JP Morgan has become the first validation agent in the global legal entity identifier (LEI) system, after the role was created last month by the Global Legal Entity Identifier Foundation (GLEIF), a not-for-profit organisation set up to support the implementation and use of the LEI.

Established in 2014 by the G20, the LEI is a unique, electronic, 20-digit standard identifier for legal entities participating in global financial transactions. Each LEI contains information about an entity’s ownership structure and thus answers the questions of ‘who is who’ and ‘who owns whom’.

Simply put, the publicly available LEI data pool can be regarded as a global directory, which – if fully implemented – would solve for several pain points in trade, according to a study carried out by the Asian Development Bank (ADB) last year. According to the multilateral, by easing the flow of information about companies, the LEI can help banks conduct know your client (KYC) due diligence, as well as mitigate the risk of correspondent bank relationships being cut, and increase access to finance for SMEs in emerging markets by making information about them easier to come by.

However, until now, take-up has been slow, with companies only registering for an LEI when forced to by regulators, such as for over-the-counter derivatives transaction reporting in India.

With this new development, JP Morgan can now directly embed LEI issuance into its usual client onboarding processes, which it says will increase the number of LEI registrations – which currently stand at around 1.7 million.

“Working as a validation agent will allow us to improve our client onboarding experience as well as create valuable industry LEI reference data,” says George Brandman, managing director of reference data strategy for JP Morgan. “If a majority of financial institutions implemented this service, it would greatly multiply the number of LEIs in production to the benefit of all.”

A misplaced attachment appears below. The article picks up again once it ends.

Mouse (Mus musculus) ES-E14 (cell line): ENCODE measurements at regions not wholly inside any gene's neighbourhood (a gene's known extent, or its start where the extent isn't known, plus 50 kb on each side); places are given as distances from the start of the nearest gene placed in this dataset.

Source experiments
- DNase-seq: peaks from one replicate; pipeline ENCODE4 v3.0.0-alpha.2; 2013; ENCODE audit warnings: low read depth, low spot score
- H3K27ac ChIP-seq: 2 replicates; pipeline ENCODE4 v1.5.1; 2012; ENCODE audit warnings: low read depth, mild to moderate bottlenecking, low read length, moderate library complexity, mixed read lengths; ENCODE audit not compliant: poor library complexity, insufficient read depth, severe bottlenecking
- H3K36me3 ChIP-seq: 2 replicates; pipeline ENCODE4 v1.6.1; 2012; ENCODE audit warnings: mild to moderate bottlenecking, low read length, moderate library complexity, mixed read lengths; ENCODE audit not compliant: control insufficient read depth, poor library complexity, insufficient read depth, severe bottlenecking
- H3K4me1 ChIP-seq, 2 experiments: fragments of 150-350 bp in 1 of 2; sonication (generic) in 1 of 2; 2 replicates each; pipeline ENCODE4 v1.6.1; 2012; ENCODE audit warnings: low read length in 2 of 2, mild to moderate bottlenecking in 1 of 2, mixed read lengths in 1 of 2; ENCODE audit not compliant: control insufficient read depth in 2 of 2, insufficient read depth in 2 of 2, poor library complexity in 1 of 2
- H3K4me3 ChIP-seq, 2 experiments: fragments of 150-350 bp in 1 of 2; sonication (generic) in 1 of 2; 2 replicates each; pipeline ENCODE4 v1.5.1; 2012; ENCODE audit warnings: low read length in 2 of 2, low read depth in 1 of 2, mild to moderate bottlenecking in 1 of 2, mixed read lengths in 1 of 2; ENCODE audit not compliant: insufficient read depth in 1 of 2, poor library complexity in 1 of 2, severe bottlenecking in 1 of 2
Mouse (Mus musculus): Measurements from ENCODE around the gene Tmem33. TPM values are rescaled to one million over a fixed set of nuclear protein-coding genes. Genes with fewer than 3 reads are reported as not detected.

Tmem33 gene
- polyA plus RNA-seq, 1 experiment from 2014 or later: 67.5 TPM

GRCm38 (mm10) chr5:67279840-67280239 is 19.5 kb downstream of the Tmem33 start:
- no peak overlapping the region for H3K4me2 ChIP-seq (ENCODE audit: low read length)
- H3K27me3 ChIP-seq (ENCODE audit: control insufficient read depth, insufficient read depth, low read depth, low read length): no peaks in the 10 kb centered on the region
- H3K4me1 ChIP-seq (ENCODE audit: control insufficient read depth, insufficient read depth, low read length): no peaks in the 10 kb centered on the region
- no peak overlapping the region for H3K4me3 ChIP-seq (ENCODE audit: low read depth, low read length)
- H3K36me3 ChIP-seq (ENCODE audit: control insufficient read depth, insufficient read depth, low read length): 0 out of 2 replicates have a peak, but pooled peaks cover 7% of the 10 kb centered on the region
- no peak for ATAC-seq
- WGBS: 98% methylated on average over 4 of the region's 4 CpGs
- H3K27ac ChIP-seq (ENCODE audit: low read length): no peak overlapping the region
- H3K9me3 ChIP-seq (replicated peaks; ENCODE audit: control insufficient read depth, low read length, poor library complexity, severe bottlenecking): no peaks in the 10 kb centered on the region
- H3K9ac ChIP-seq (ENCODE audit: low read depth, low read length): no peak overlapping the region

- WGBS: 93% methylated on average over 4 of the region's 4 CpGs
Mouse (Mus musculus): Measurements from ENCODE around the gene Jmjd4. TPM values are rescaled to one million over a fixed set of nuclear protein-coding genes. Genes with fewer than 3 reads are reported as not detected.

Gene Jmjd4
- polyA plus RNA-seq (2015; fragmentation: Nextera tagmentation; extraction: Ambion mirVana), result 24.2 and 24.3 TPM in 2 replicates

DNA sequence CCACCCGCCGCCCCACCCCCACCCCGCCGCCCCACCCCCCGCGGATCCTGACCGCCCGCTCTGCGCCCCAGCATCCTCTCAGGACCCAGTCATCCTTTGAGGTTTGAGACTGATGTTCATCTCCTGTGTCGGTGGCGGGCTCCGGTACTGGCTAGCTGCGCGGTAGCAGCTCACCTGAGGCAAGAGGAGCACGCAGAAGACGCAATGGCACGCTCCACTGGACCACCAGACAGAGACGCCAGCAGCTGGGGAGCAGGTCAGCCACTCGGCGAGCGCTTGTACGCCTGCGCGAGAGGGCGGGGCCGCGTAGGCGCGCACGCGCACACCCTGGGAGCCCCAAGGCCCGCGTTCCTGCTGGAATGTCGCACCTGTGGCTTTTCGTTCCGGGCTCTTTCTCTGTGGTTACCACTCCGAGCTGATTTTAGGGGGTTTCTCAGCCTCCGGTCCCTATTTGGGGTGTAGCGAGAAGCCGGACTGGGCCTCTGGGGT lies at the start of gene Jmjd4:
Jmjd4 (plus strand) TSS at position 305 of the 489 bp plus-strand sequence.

Because the LEI registration process calls for the same sort of client data as that used by banks in verifying customer identity as part of their normal KYC and AML procedures, the process is straightforward and involves no additional steps, Stephan Wolf, CEO of GLEIF, tells GTR. “During client onboarding or client refresh updates at a bank, validation agents can now include a checkbox on the documents that the client presents, authorising them to take care of their LEI. It’s very simple,” he says.

According to GLEIF, JP Morgan will be the first of many institutions to take on the validation agent role, with others in its Globally Important Financial Institutions (GIFI) relationship group likely to follow soon. “As always in these kinds of things, you need someone to go first in order to set an example, and having the largest bank doing that is a clear signal to the market,” says Wolf. “We have a process for onboarding validation agents, and multiple institutions are currently at different stages of that process. JP Morgan has led the pack as the first, but we assume that they will not be the only one.”